Girls Wrestling: Claudia Heeney named Herald-News Wrestler of the Year

Lockport's Claudia Heeney wins the 130-pound class at the girls wrestling state finals at Grossinger Motor Arena in Bloomington on Saturday, Feb. 24, 2024.

It may seem strange that an injury while performing gymnastics would lead a girl to take up wrestling, but that’s what happened to Lockport’s Claudia Heeney.

“I tried gymnastics when I was younger, and I buckled my elbow,” Heeney said. “That was it for gymnastics.”

Heeney began to follow her parents – Dan and Karrie – to her younger brother Griffin’s wrestling matches and decided she wanted to give that sport a try. Despite her parents’ reservations after the gymnastics injury, they relented.

It turned out to be a good decision. Heeney finished second at the IHSA girls state tournament last season at 125 pounds and this year, went one step further and won the state championship at 130, defeating Collinsville’s Taylor Dawson 4-2 in the championship match. For her efforts, Heeney has been selected as The Herald-News Girls Wrestler of the Year.

Lockport’s Claudia Heeney wrestles Collinsville’s Taylor Dawson in the 130-pound bout at the girls wrestling state finals at Grossinger Motor Arena in Bloomington on Saturday, Feb. 24, 2024.

Oddly enough, an injury suffered while wrestling didn’t deter Heeney from continuing this season.

“I broke my thumb and missed about five weeks,” she said. “I missed all of December and the first week of January. My first week back from the injury was regionals.”

Heeney said that the thumb injury didn’t bother her while she was wrestling.

“I knew it was going to be sore after a match, but once I got on the mat, the adrenaline started and I didn’t feel it,” she said.

Heeney finished her season with a 21-1 record, leaving her with a 63-2 mark in her first two seasons.

Out of all those wins, this season’s state championship stands out the most.

“When I looked at the brackets, I knew I would probably be wrestling Taylor for the title,” she said. “I had lost to her a couple months ago in a freestyle match, so I was pretty nervous.

“Once we got into the state tournament, that nervous energy turned into excited energy. I was excited for the match instead of being nervous about it. My dad said to turn that nervous energy into excitement, and I was ready and pumped for the match.”

Although Heeney has only been in the program for two years, she already has made a mark.

Lockport’s Claudia Heeney (left) competes against Huntley’s Aubrie Rohrbacher during a 130 pound championship match in the Schaumburg Girls Wrestling Sectional at Schaumburg High School on Saturday, Feb 10, 2024.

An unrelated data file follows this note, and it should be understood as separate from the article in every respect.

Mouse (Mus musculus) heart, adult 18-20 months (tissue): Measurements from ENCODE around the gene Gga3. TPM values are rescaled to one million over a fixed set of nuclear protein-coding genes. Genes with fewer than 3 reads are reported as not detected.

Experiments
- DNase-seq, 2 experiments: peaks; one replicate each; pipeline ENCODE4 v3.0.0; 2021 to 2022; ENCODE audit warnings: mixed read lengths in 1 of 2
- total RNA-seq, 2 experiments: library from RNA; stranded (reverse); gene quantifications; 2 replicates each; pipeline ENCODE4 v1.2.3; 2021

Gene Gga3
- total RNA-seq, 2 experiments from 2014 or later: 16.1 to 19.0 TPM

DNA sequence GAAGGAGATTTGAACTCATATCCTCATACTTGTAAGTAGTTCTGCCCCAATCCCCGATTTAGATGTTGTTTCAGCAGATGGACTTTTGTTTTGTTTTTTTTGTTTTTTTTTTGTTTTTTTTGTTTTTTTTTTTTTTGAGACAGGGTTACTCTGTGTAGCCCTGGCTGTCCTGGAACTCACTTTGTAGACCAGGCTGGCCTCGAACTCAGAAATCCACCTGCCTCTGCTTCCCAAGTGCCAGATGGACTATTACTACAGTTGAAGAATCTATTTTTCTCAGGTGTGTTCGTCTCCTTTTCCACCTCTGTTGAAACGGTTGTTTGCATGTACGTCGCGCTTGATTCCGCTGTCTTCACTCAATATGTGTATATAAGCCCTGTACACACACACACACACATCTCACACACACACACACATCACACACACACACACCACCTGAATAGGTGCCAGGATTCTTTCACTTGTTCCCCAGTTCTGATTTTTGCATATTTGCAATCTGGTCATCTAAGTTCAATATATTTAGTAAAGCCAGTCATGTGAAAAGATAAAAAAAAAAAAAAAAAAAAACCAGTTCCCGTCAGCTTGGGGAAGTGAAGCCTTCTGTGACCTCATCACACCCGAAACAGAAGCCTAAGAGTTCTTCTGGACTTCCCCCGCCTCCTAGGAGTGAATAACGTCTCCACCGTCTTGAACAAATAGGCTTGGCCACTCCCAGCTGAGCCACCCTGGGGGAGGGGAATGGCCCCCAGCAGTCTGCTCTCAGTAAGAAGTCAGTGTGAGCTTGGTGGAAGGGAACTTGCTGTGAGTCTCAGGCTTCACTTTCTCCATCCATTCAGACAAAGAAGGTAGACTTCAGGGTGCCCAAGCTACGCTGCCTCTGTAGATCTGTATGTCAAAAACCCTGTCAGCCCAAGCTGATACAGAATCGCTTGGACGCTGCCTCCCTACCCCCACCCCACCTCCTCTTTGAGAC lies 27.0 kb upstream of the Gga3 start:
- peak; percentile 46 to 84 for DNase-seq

“Claudia has been an anchor for our program for the last two years,” Lockport coach Nathaniel Roth said. “She is obviously very talented, which helps her legend continue and expand, but it is her attitude and work ethic that really make her a leader for the team. She goes to multiple practices a day some days, and all that time she has put in has paid off in big ways.

“Her being on the team makes the entire team better. She leads by example and brings the rest of the girls on the team together. She helps other girls with technique and pointers for getting better. Having her in the room is like having another coach sometimes. This year’s team was really special. The girls really got along well and meshed together like a well oiled machine. Claudia and her leadership and fun personality was a big reason for that.”

Another testament to her work ethic is the fact that she knows she still has aspects of wrestling that she needs to improve.

“I am more of a reactionary wrestler,” she said. “I will take my shots when I can, but I prefer to see what the other wrestler is going to give me. I want to improve and be able to take the shots without waiting to see what the other person is doing.

“I am probably a better wrestler on the mat because of that. I think being on top is my best position. I feel like I am able to get them to turn over pretty well.”

One thing that Heeney has enjoyed in her career is watching the sport evolve.

“The competition has gotten so much better,” she said. “I really enjoy competing, and there are a lot of girls that are good athletes catching on to wrestling. They have been picking up the sport very quick and making it better and better.

“It’s a lot different in a girls program than boys. Everyone seems to work together a little more and there is a special connection. We are all in it together, and we can all relate to each other. We’re pretty tight-knit, but we can give advice or help each other out and no one is going to be upset. We all still hang out together when we are out of the practice room.”

Heeney said that the self-discipline needed to be a good wrestler has translated into the classroom, where she is a straight-A student.

“It’s not a sport for everyone,” she said. “It takes some mental toughness and discipline. I try to do the same thing in class. If I can practice hard for 2-3 hours a day at wrestling, then I can pay attention for an hour at a time in class. That’s where I am going to learn what I need to get a job and have a career.”